1
$\begingroup$

$$\displaystyle\int \dfrac{e^{-2x}}{e^{-2x}-3}dx$$

I'm not sure how to integrate this. What's the first step? I thought it was the common result where the numerator is the derivative of the denominator, but that doesn't seem to be the case here.

$\endgroup$
  • $\begingroup$ let the denominator be t, differentiate both sides, u may get something $\endgroup$ – Shobhit Sep 2 '14 at 18:27
  • 1
    $\begingroup$ $$\frac{d[e^{-2x}-3]}{dx}=?$$ $\endgroup$ – lab bhattacharjee Sep 2 '14 at 18:27
  • 3
    $\begingroup$ Apart from a multiplicative constant, it is the case here. $\endgroup$ – André Nicolas Sep 2 '14 at 18:29
  • $\begingroup$ "where the numerator is the derivative of the denominator" isn't exactly correct. Quite often the derivative is a factor of the substitution. Consider $$\int \frac{5x}{(x^2+1)(x^2+2)}dx$$ the obvious substitution is $u=x^2$, but $2x$ is not the numerator, and $x^2$ is not the denominator.Try to express $5x$ as $\frac{5}{2}\cdot 2x$ $\endgroup$ – John Joy Sep 2 '14 at 23:14
5
$\begingroup$

Remember that $(e^{-2x} - 3)' = -2e^{-2x}$. So, just multiply and divide by $-2$:

$$\int \frac{-2}{-2} \cdot \dfrac{e^{-2x}}{e^{-2x}-3} dx =$$ $$-\frac{1}{2} \int \dfrac{-2e^{-2x}}{e^{-2x}-3} dx.$$

Now the numerator is the derivative of the denominator. So, the solution is:

$$-\frac{\ln{|e^{-2x} - 3|}}{2} + C,$$

where $C$ is a constant.

$\endgroup$
1
$\begingroup$

$$let\\u=e^{-2x}-3\\du=-2e^{-2x}dx\\\frac{-1}{2}du=e^{-2x}dx\\\int \frac{e^{-2x}}{e^{-2x}-3}dx=\\\frac{-1}{2}\int \frac{1}{u}du=\\\frac{-1}{2}ln(u)+c $$

$\endgroup$
1
$\begingroup$

Instead of doing that $u=\dots\frac{du}{dx}=\dots dx=\dots$ thingy, we can perform a substitution more directly just by multiplying by one. Keep an eye on what happens to the derivative of the substitution. $$\begin{array}{lll} \int\frac{e^{-2x}}{e^{-2x}+3}dx&=&\int\frac{e^{-2x}}{e^{-2x}+3}dx\cdot 1\\ &=&\int\frac{e^{-2x}}{e^{-2x}+3}\color{green}{dx}\cdot \frac{\frac{d(e^{-2x+3})}{\color{green}{dx}}}{\color{blue}{\frac{d(e^{-2x+3})}{dx}}}\\ &=&\int\frac{e^{-2x}}{e^{-2x}+3}\color{green}{dx}\cdot \frac{\frac{d(e^{-2x+3})}{\color{green}{dx}}}{\color{blue}{-2e^{-2x}}}\\ &=&\int\frac{e^{-2x}}{\color{blue}{-2e^{-2x}}(e^{-2x}+3)}\color{green}{dx}\cdot \frac{d(e^{-2x+3})}{\color{green}{dx}}\\ &=&\int\frac{1}{-2(e^{-2x}+3)} d(e^{-2x+3})\\ &=&\int\frac{1}{-2u} du\\ &=&\dots \end{array}$$ Did you notice that when we integrate an expression, and perform a substitution, we divide the expression by the derivative of the substitution?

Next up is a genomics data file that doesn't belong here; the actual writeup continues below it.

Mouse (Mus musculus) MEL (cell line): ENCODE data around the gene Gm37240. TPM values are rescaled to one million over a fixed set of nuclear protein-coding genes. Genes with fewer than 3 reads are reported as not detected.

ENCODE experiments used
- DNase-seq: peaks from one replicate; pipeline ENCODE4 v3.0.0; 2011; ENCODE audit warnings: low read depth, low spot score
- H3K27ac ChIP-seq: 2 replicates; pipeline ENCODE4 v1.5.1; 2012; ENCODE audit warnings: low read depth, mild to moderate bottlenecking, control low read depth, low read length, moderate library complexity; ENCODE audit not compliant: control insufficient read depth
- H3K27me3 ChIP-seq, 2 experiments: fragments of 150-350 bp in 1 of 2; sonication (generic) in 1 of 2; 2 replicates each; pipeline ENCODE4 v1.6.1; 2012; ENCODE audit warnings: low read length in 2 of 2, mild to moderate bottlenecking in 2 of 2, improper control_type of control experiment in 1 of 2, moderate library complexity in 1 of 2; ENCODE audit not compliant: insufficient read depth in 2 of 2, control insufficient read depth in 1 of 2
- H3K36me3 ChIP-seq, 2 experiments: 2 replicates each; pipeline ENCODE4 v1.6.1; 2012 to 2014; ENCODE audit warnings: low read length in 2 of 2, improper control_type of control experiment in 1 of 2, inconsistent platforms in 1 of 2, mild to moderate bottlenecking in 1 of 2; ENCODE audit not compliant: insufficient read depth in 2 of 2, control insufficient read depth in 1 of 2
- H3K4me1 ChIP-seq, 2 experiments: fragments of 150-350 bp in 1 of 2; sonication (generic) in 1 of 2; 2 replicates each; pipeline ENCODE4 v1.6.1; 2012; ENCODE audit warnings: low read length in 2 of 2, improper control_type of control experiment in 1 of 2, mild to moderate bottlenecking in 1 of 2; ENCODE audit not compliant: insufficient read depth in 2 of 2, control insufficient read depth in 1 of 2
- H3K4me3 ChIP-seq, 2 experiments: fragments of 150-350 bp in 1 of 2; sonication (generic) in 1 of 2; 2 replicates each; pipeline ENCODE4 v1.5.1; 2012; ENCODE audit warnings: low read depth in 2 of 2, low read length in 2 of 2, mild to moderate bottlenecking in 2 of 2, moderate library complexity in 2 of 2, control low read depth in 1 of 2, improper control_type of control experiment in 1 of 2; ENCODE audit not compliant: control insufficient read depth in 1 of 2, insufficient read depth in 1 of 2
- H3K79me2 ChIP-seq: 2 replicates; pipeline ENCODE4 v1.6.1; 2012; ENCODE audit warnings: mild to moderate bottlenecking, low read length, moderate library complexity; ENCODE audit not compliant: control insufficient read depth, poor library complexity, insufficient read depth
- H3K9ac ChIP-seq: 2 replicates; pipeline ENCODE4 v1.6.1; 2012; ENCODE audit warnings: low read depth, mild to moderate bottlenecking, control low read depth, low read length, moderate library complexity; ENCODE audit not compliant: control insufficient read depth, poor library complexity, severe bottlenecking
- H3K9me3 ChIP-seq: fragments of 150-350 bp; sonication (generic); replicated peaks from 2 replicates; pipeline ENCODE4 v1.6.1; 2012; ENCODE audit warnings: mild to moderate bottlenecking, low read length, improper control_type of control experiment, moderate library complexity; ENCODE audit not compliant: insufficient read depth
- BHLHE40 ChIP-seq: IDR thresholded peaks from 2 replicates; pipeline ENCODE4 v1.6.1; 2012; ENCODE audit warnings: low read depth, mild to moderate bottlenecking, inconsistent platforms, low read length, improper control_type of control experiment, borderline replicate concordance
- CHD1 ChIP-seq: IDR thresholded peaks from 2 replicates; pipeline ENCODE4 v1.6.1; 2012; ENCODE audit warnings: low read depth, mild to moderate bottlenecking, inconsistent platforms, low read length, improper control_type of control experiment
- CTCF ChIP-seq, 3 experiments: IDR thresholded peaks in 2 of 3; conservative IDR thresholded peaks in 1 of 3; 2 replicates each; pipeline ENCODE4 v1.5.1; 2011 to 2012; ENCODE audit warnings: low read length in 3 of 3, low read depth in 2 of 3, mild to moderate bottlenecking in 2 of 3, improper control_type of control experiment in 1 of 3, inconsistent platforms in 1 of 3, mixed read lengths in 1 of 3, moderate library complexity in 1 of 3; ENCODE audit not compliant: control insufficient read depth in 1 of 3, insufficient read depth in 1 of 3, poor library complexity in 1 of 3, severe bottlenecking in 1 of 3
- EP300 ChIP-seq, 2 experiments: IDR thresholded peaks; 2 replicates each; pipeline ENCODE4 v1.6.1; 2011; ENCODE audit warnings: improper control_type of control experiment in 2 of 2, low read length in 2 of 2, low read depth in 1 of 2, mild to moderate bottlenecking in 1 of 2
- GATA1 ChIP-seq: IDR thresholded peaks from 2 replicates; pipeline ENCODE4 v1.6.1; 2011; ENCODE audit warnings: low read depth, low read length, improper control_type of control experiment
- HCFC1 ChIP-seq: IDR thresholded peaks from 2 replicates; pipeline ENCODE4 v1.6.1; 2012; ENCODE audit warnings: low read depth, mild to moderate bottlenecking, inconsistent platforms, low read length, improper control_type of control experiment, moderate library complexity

It may be instructive to do a few substitutions this way, as well as the $u=\dots\frac{du}{dx}=\dots dx=\dots$ thingy way so you can compare them. The reason why I prefer the way that I demonstrated here is because I didn't have to format the numerator (e.g. $e^{-2x}=\frac{1}{-2}\cdot(-2e^{-2x})$) before substituting. I just performed a cancellation right off the bat.

Note that throughout, I've referred to the two techniques as "my way" or the "thingy way" because I wanted to avoid calling them different methods. This is because they are actually the same method.

$\endgroup$
0
$\begingroup$

Hint:

Set $u=e^{-2x}$ then $dx=-\frac{du}{2u}$ and $$\int...=\int\frac{-u}{2u(u-3)}=...$$

$\endgroup$
  • $\begingroup$ It should be a $-3$ in the denominator. $\endgroup$ – Tomás Sep 2 '14 at 18:50
  • $\begingroup$ Tks, I correct it. But anyway, there is other answers :-) $\endgroup$ – idm Sep 2 '14 at 18:52
0
$\begingroup$

Directly: since

$$\int\frac{f'(x))}{f(x)}dx=\log f(x) + C$$

we get

$$\frac{e^{-2x}}{e^{-2x}-3}=-\frac12\frac{-2e^{-2x}}{e^{-2x}-3}=-\frac12\frac{\left(e^{-2x}-3\right)'}{e^{-2x}-3}\implies$$

$$\int\frac{e^{-2x}}{e^{-2x}-3}dx=-\frac12\log\left(3^{-2x}-3\right)+C$$

$\endgroup$

Your Answer

By clicking “Post Your Answer”, you agree to our terms of service, privacy policy and cookie policy

Not the answer you're looking for? Browse other questions tagged or ask your own question.